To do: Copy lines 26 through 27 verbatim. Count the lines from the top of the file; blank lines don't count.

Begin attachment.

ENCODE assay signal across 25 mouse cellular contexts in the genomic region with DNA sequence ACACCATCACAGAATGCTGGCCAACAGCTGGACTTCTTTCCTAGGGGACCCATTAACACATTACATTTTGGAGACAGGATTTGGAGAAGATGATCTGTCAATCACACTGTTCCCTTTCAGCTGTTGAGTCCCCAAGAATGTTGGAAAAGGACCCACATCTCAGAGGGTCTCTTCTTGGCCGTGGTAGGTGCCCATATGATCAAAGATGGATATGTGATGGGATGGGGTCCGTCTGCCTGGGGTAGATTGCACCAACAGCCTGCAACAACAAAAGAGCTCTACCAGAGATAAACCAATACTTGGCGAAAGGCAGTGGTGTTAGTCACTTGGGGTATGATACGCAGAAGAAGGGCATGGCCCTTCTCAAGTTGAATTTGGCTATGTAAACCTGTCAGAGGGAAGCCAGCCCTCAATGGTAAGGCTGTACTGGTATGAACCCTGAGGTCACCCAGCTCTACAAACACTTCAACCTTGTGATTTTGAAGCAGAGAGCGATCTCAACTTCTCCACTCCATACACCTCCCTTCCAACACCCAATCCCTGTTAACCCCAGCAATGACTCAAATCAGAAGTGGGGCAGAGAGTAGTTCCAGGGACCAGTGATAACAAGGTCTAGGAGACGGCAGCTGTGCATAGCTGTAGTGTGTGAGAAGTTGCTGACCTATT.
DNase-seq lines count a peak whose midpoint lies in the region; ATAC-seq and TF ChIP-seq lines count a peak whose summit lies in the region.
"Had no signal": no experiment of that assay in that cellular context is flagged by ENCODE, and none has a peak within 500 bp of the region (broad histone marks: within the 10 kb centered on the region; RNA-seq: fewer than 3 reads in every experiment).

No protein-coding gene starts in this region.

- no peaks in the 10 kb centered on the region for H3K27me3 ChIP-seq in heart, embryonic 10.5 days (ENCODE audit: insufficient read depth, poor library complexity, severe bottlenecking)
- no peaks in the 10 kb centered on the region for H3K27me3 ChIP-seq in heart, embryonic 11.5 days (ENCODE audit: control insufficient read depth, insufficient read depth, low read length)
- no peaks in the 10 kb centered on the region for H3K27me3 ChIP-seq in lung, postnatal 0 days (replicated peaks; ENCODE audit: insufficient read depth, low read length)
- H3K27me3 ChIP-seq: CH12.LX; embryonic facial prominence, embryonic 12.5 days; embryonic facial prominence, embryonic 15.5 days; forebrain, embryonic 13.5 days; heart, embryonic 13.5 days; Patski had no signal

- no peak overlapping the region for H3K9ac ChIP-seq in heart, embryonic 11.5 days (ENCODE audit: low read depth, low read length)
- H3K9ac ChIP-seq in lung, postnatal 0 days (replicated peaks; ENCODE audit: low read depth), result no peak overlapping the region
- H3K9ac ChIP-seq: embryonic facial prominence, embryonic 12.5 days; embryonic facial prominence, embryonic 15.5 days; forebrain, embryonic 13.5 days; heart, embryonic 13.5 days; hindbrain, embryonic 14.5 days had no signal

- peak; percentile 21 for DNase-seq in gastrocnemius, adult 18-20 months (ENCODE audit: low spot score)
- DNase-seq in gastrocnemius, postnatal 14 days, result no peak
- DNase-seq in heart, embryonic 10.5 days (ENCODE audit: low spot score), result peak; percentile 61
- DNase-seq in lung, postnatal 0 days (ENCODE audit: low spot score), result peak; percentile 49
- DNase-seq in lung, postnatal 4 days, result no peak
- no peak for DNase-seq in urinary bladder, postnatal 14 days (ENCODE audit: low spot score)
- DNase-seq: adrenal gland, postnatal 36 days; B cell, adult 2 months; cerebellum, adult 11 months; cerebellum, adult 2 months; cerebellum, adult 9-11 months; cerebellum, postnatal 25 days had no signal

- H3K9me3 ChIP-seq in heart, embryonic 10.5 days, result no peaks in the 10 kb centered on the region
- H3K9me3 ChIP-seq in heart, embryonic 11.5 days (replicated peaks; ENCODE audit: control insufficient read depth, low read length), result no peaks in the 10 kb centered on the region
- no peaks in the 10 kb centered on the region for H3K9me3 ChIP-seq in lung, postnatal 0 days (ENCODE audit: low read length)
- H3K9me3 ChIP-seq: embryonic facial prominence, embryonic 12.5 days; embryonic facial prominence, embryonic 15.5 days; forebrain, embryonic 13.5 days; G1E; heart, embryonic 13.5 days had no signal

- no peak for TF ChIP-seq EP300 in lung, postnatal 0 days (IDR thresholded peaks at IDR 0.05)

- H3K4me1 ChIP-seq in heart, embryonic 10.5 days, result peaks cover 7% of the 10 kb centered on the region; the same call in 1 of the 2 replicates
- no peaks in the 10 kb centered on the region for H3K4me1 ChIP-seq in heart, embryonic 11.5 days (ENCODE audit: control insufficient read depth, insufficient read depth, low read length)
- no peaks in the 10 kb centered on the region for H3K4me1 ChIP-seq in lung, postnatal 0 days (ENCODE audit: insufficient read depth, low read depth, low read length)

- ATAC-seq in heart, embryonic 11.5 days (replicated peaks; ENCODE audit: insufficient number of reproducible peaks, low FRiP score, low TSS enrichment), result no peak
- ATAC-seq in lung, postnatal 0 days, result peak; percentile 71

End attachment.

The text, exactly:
- no peaks in the 10 kb centered on the region for H3K4me1 ChIP-seq in lung, postnatal 0 days (ENCODE audit: insufficient read depth, low read depth, low read length)

- ATAC-seq in heart, embryonic 11.5 days (replicated peaks; ENCODE audit: insufficient number of reproducible peaks, low FRiP score, low TSS enrichment), result no peak